The parchments, only a few centimetres long, are said to contain extracts in Hebrew from the Biblical book of Leviticus.
They were found in a cave near the Ein Gedi oasis in the Judean desert that extends across Israel and the West Bank.
"Everything indicates that these parchments are authentic," Antiquities Department spokesman Osnat Gouez said on Friday.
It is the first time in nearly half a century that documents of this type have been discovered, he said.
Manuscripts dating from the same period - around the time of the second Jewish revolt against Roman occupation led by Simeon Bar Koshba - were discovered between 1952 and 1961 in the same area near the Dead Sea.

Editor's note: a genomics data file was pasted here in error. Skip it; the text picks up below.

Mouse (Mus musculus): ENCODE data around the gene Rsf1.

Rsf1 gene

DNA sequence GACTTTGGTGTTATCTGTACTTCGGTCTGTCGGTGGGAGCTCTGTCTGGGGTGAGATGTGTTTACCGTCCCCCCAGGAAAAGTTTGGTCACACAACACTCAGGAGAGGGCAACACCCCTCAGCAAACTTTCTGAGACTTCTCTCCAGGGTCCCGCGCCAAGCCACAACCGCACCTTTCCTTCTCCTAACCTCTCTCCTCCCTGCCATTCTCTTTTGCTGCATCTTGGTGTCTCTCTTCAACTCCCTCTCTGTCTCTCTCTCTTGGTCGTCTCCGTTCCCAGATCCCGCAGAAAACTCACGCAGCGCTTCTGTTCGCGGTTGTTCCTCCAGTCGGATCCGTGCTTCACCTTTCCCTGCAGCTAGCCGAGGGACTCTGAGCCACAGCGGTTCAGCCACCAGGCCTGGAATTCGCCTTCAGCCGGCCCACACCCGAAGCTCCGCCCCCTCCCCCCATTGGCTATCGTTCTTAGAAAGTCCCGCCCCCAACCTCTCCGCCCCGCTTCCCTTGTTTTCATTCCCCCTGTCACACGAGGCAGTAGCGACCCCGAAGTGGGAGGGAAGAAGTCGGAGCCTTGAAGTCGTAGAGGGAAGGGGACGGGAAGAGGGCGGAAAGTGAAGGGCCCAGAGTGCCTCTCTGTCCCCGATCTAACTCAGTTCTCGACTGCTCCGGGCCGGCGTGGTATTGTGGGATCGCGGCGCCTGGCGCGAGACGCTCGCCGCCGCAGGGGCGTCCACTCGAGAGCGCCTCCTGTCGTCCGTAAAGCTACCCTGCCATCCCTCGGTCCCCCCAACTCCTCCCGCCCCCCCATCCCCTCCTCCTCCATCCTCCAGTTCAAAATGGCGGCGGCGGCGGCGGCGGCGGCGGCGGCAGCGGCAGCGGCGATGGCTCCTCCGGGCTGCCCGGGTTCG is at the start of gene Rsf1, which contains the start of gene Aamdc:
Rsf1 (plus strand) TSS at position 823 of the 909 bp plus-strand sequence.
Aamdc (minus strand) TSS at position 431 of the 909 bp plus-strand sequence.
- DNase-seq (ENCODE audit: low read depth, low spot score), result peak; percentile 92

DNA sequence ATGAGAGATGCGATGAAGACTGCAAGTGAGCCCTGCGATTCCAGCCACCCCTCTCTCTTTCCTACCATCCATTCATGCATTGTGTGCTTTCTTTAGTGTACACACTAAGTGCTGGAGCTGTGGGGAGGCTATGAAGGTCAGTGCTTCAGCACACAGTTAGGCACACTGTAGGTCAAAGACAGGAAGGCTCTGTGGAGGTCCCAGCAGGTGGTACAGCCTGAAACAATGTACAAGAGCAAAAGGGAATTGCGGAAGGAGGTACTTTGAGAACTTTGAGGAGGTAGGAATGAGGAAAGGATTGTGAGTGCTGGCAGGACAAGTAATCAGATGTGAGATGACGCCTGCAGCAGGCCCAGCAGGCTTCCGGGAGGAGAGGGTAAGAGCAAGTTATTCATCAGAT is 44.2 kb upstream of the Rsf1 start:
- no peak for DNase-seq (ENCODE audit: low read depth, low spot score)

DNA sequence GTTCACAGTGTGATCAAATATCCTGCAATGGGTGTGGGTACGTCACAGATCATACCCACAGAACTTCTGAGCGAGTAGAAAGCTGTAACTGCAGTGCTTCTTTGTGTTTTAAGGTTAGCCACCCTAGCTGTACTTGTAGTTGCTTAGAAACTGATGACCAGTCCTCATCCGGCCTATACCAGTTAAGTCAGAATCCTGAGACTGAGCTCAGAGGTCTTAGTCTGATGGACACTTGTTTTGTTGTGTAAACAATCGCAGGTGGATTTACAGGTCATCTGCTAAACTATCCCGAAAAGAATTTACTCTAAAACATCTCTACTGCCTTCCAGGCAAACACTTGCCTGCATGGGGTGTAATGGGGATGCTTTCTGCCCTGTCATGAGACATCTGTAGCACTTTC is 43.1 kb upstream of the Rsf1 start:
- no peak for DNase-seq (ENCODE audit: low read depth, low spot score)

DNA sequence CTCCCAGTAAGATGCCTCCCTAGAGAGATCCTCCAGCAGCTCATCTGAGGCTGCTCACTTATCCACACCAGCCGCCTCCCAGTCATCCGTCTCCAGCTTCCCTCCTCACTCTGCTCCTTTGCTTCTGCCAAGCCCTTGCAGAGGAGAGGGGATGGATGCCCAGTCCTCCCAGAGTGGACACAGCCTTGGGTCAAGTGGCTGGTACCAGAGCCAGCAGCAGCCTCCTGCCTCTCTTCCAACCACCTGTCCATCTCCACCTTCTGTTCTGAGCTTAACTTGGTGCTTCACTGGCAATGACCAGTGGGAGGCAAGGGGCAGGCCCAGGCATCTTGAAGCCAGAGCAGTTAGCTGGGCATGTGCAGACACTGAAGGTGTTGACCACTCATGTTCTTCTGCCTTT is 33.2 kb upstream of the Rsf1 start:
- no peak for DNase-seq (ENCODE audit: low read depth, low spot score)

The latest parchments were found by bedouin, who often scour the region for artefacts and ancient pottery that they can then sell.
In August 2004, archaeology professor Hanan Eshel, a Biblical specialist at Bar Ilan University, was summoned to authenticate the manuscripts, which he bought for $3000.
When they were found on the floor of the cave, the parchments were encased in a heavy layer of dust that had protected them for almost 2000 years.
The second Jewish revolt was crushed violently with the death of Simeon. Afterwards, Emperor Hadrian barred Jews from entering Jerusalem.
In 1947, the famous Dead Sea scrolls, dated to the first century BCE, were discovered by chance in Qumran by an Arab shepherd.